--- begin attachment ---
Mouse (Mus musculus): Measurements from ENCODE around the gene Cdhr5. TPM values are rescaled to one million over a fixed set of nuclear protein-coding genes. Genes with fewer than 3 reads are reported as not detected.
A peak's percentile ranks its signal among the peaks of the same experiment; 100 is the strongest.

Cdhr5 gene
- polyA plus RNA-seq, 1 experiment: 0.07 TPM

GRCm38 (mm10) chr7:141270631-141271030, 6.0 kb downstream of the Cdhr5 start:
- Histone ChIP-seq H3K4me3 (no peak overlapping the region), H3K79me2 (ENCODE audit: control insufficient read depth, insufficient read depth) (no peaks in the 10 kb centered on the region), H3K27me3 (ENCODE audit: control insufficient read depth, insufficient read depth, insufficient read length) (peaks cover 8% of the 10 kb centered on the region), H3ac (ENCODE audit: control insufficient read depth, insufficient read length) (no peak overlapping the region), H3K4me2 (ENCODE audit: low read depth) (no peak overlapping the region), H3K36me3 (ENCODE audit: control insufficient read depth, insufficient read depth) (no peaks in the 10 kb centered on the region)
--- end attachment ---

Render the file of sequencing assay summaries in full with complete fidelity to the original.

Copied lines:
Mouse (Mus musculus): Measurements from ENCODE around the gene Cdhr5. TPM values are rescaled to one million over a fixed set of nuclear protein-coding genes. Genes with fewer than 3 reads are reported as not detected.
A peak's percentile ranks its signal among the peaks of the same experiment; 100 is the strongest.

Cdhr5 gene
- polyA plus RNA-seq, 1 experiment: 0.07 TPM

GRCm38 (mm10) chr7:141270631-141271030, 6.0 kb downstream of the Cdhr5 start:
- Histone ChIP-seq H3K4me3 (no peak overlapping the region), H3K79me2 (ENCODE audit: control insufficient read depth, insufficient read depth) (no peaks in the 10 kb centered on the region), H3K27me3 (ENCODE audit: control insufficient read depth, insufficient read depth, insufficient read length) (peaks cover 8% of the 10 kb centered on the region), H3ac (ENCODE audit: control insufficient read depth, insufficient read length) (no peak overlapping the region), H3K4me2 (ENCODE audit: low read depth) (no peak overlapping the region), H3K36me3 (ENCODE audit: control insufficient read depth, insufficient read depth) (no peaks in the 10 kb centered on the region)